One telecommunications provider, IINET, also complained to the committee that the scope of the law enforcement obligation, “to give such help as is reasonably necessary”, is “vague and uncertain”. The effect of this obligation is to unfairly put the onus of testing the validity of a surveillance request on to the employees of the telecommunications company that receives it.
Thus far the Committee on Intelligence and Security’s recommendations for a review have been ignored. Attempts to curtail warrantless spying are frequently opposed by government bureaucrats, who use the mantra that such constraint would seriously curtail national security and criminal investigations. Yet even the Attorney General’s Department, in its own submission to the committee, admits the need for reform, saying that, “As communications technology and use has changed, some data types have become more privacy intrusive. Access to the more privacy intrusive ‘traffic data’ could then be limited to those agencies that have a demonstrated need to access this information for undertaking their investigative functions. The less privacy intrusive category of ‘account-holder data’ would be available to the broader range of enforcement agencies.”
The most effective control on executive power is strict, open accountability on how power is being used – but since most Australians do not understand the capacity of this surveillance technology, nor can they find out what supposed offences it is being used to investigate, they are hardly in a position to complain about it.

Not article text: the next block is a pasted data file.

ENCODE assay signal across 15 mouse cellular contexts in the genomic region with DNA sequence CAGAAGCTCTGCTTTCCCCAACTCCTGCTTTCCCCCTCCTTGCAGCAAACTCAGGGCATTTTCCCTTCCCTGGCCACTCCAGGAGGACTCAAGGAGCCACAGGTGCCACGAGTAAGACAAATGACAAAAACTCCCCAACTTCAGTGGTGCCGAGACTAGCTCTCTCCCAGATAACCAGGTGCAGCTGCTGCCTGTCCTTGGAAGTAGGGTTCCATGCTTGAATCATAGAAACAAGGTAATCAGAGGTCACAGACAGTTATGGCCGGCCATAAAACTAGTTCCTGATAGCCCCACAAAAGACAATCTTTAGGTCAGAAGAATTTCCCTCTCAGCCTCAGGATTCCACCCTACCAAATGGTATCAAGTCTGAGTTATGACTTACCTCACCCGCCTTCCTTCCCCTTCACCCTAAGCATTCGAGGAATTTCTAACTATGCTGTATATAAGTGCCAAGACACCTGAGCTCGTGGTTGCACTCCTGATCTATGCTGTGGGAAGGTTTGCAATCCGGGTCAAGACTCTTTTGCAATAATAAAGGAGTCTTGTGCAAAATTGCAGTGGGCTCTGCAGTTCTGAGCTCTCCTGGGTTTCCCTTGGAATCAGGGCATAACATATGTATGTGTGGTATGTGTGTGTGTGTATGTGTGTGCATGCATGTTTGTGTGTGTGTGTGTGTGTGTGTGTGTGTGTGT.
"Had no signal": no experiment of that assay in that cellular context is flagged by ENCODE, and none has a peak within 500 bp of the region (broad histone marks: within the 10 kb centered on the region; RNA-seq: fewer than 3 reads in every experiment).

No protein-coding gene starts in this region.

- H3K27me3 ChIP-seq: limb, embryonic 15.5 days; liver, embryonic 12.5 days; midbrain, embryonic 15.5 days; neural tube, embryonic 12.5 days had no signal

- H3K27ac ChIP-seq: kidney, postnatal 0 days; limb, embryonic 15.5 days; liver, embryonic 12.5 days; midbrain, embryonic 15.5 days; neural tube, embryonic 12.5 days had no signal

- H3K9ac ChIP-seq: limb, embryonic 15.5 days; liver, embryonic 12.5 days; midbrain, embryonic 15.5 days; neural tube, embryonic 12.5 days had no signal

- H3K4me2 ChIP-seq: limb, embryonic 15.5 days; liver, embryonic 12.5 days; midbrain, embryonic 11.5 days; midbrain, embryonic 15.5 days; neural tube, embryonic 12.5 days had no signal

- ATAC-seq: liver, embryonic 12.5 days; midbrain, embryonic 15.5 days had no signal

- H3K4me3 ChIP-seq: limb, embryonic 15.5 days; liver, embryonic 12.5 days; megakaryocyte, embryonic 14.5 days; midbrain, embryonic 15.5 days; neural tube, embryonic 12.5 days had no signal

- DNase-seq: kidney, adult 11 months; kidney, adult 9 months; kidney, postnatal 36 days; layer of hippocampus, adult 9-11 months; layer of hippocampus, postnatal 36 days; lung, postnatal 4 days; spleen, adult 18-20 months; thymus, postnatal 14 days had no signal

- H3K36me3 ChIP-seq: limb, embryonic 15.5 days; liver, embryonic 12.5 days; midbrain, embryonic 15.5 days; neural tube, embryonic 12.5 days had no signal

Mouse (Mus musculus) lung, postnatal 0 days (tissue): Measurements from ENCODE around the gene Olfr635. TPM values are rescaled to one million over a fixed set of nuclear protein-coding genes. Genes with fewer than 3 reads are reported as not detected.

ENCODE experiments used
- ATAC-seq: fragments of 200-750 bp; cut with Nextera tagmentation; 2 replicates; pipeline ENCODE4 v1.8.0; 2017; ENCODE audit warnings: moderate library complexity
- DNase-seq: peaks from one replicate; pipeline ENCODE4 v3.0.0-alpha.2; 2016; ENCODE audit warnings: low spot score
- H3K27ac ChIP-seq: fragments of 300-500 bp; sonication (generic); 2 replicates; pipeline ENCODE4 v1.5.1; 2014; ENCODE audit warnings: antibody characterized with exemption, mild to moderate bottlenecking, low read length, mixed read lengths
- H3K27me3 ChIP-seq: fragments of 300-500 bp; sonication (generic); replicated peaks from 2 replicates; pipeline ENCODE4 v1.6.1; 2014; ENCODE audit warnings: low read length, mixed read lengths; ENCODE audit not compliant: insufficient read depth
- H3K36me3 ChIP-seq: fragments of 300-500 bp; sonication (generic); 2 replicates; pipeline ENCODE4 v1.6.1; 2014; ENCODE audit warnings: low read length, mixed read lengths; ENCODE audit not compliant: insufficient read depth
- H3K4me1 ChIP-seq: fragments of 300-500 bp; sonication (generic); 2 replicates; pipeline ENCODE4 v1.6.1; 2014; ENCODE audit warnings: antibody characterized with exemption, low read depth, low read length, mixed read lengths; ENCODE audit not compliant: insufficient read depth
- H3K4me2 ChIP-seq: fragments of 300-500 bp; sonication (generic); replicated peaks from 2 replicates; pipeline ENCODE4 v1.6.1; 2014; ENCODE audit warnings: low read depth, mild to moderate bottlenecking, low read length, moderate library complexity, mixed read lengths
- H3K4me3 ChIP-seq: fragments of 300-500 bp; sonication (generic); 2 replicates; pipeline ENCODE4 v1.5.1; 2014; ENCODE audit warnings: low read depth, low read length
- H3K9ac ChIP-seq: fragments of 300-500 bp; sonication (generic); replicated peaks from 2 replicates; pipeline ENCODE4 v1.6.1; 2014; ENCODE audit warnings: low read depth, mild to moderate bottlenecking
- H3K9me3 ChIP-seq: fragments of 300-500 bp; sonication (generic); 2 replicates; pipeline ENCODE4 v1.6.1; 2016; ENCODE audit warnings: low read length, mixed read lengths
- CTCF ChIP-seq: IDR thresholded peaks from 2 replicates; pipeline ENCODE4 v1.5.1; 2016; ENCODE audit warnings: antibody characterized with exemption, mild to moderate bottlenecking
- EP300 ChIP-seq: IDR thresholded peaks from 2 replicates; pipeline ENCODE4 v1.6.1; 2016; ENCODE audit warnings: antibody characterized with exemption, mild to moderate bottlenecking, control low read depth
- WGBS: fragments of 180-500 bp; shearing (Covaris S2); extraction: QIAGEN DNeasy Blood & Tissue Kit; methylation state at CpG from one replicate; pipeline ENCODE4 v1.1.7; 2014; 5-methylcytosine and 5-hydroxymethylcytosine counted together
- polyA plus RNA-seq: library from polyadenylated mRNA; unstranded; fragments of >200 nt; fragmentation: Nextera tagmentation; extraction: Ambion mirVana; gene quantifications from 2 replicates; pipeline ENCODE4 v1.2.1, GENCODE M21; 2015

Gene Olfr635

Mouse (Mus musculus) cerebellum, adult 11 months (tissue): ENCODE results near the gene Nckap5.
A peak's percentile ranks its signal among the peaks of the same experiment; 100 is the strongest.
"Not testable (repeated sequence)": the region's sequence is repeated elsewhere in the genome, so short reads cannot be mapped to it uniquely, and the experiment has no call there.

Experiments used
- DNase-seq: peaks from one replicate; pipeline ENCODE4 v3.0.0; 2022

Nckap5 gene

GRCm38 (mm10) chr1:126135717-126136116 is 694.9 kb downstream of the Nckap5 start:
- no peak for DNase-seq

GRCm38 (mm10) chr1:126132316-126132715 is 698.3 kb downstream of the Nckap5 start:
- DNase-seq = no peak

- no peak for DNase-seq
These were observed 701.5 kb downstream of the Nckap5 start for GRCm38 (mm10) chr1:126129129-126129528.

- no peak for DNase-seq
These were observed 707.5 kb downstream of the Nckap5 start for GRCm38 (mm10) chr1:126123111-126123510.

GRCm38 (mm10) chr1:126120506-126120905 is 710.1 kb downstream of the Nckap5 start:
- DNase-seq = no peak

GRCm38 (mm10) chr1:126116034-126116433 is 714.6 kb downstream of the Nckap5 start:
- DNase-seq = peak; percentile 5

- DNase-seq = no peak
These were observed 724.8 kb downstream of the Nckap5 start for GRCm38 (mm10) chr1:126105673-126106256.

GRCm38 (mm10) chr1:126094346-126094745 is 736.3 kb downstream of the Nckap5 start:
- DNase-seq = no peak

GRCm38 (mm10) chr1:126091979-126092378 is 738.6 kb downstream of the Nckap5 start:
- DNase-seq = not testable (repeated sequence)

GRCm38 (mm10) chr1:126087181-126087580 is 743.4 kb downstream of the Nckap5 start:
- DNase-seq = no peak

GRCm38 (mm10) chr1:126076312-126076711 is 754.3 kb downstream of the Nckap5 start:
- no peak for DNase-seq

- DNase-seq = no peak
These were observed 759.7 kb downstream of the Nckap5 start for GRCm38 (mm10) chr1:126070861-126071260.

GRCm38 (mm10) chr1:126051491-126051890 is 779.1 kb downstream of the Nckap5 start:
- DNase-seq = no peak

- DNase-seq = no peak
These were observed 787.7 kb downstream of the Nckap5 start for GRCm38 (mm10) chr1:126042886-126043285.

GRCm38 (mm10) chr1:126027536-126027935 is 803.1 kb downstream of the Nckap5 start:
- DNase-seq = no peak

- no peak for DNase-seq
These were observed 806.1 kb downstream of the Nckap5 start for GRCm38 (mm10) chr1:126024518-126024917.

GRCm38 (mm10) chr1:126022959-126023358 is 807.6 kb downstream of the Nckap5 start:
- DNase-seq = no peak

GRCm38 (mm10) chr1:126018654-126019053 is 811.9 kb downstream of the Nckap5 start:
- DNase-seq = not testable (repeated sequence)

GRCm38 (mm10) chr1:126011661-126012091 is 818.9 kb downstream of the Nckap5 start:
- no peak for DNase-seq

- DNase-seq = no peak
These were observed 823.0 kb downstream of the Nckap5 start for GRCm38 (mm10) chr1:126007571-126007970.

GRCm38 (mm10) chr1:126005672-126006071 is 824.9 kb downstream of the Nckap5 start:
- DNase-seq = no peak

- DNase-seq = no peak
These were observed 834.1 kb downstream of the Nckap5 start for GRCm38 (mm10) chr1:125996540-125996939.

As the AFP admitted in its submission to the Parliamentary Committee, the data it can obtain without warrant potentially includes a mobile phone caller’s location, their IP addresses and URLs. There is no doubt that such powers can be properly used to great effect in a criminal terrorism or corruption investigation, but should they be able to be used by any public-service investigator with a so-called law-enforcement purpose given the derisory accountability checks currently in place to stop their abuse?
As so often happens, accountability controls set up to protect privacy have not kept up with the pace of technological change. The capacity to log an individual’s call data, to cross-match that instantaneously with whom that person is calling or emailing would have been unthinkable decades ago, when these laws were first drafted. History shows such powers will eventually be abused.